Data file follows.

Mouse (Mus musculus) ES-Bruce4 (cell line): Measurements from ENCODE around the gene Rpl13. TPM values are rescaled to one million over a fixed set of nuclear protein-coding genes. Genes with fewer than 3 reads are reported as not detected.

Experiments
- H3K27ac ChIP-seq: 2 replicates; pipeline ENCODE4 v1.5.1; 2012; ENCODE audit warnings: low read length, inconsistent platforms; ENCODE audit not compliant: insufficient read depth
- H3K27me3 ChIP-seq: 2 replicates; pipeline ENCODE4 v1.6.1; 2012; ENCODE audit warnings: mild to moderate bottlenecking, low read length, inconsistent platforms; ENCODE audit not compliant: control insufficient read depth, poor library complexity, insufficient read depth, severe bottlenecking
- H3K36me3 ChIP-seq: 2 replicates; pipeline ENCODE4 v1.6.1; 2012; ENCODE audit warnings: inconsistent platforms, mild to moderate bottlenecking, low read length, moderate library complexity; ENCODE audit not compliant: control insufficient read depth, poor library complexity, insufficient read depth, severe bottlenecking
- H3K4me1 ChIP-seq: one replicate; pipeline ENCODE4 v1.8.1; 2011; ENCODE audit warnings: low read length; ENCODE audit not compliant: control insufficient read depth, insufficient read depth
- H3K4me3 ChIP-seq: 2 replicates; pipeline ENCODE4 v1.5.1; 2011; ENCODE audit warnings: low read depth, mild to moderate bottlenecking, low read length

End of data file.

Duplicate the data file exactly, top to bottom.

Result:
Mouse (Mus musculus) ES-Bruce4 (cell line): Measurements from ENCODE around the gene Rpl13. TPM values are rescaled to one million over a fixed set of nuclear protein-coding genes. Genes with fewer than 3 reads are reported as not detected.

Experiments
- H3K27ac ChIP-seq: 2 replicates; pipeline ENCODE4 v1.5.1; 2012; ENCODE audit warnings: low read length, inconsistent platforms; ENCODE audit not compliant: insufficient read depth
- H3K27me3 ChIP-seq: 2 replicates; pipeline ENCODE4 v1.6.1; 2012; ENCODE audit warnings: mild to moderate bottlenecking, low read length, inconsistent platforms; ENCODE audit not compliant: control insufficient read depth, poor library complexity, insufficient read depth, severe bottlenecking
- H3K36me3 ChIP-seq: 2 replicates; pipeline ENCODE4 v1.6.1; 2012; ENCODE audit warnings: inconsistent platforms, mild to moderate bottlenecking, low read length, moderate library complexity; ENCODE audit not compliant: control insufficient read depth, poor library complexity, insufficient read depth, severe bottlenecking
- H3K4me1 ChIP-seq: one replicate; pipeline ENCODE4 v1.8.1; 2011; ENCODE audit warnings: low read length; ENCODE audit not compliant: control insufficient read depth, insufficient read depth
- H3K4me3 ChIP-seq: 2 replicates; pipeline ENCODE4 v1.5.1; 2011; ENCODE audit warnings: low read depth, mild to moderate bottlenecking, low read length